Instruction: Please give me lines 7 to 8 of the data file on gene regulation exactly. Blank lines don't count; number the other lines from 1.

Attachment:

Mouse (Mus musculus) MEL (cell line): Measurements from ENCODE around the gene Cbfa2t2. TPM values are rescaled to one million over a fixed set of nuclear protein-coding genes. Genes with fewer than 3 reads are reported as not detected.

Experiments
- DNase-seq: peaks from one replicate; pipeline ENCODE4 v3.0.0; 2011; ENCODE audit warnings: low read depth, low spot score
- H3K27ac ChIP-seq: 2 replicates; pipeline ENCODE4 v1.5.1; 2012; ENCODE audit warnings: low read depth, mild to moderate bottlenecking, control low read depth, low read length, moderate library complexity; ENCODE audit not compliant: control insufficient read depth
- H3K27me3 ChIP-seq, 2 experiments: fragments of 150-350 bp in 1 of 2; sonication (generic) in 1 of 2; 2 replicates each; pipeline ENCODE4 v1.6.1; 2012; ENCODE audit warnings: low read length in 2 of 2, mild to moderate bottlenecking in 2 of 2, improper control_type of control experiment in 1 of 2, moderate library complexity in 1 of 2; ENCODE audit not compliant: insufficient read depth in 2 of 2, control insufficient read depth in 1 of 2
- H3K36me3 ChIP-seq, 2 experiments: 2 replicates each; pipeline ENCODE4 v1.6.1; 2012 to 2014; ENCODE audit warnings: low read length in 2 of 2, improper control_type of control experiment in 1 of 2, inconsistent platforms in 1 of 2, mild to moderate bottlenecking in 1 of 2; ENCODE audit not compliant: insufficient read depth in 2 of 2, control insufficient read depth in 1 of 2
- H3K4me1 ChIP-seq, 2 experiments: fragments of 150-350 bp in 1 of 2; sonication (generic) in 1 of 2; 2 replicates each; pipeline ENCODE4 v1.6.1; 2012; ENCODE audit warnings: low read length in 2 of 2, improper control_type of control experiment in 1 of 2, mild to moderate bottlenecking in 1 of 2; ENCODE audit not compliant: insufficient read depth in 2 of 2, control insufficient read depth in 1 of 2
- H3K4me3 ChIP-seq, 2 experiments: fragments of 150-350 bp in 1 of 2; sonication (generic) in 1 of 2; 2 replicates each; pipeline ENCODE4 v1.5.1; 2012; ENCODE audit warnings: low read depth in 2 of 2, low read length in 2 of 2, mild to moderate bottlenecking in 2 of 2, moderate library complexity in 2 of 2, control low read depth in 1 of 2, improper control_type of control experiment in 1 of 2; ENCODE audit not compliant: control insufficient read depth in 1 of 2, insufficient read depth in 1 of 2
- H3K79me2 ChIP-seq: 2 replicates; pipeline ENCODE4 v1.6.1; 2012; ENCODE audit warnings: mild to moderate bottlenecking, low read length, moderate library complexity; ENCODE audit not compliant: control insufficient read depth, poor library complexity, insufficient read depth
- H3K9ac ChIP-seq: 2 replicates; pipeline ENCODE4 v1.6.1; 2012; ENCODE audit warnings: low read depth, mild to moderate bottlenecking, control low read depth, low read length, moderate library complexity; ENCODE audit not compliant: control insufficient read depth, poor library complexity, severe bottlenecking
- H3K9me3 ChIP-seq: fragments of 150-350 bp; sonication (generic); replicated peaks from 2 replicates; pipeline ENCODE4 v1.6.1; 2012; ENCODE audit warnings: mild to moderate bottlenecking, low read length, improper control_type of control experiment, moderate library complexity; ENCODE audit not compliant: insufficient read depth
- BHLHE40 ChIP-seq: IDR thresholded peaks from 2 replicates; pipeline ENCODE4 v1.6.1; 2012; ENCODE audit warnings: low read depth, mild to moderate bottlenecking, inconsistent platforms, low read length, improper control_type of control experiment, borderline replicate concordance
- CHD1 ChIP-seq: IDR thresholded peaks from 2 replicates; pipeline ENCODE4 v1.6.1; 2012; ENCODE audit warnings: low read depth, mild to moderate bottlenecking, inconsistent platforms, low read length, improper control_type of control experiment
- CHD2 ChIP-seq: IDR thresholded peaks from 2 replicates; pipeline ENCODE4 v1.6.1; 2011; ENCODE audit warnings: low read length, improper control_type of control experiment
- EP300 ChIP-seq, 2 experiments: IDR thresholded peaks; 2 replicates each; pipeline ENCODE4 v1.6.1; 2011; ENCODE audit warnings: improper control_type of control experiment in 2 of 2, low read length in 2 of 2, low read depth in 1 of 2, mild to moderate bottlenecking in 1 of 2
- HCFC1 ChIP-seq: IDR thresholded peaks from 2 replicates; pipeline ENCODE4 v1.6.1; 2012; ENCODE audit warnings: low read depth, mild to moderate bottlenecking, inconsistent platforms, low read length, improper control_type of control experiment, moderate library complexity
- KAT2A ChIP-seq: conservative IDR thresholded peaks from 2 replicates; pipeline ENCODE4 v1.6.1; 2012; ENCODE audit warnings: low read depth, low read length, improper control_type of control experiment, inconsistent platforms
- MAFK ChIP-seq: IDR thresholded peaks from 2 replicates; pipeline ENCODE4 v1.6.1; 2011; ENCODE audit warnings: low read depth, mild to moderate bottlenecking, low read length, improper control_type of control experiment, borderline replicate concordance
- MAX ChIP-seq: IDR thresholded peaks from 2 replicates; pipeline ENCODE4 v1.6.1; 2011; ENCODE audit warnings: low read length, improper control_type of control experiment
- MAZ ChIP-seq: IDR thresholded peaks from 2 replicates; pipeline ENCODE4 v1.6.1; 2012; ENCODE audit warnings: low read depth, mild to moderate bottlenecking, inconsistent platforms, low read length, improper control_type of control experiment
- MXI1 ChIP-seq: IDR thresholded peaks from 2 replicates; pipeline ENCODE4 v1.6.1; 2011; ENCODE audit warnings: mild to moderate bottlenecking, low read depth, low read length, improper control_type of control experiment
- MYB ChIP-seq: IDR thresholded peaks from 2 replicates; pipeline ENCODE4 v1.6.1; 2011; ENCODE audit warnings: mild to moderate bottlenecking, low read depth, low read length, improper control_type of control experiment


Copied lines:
- H3K4me1 ChIP-seq, 2 experiments: fragments of 150-350 bp in 1 of 2; sonication (generic) in 1 of 2; 2 replicates each; pipeline ENCODE4 v1.6.1; 2012; ENCODE audit warnings: low read length in 2 of 2, improper control_type of control experiment in 1 of 2, mild to moderate bottlenecking in 1 of 2; ENCODE audit not compliant: insufficient read depth in 2 of 2, control insufficient read depth in 1 of 2
- H3K4me3 ChIP-seq, 2 experiments: fragments of 150-350 bp in 1 of 2; sonication (generic) in 1 of 2; 2 replicates each; pipeline ENCODE4 v1.5.1; 2012; ENCODE audit warnings: low read depth in 2 of 2, low read length in 2 of 2, mild to moderate bottlenecking in 2 of 2, moderate library complexity in 2 of 2, control low read depth in 1 of 2, improper control_type of control experiment in 1 of 2; ENCODE audit not compliant: control insufficient read depth in 1 of 2, insufficient read depth in 1 of 2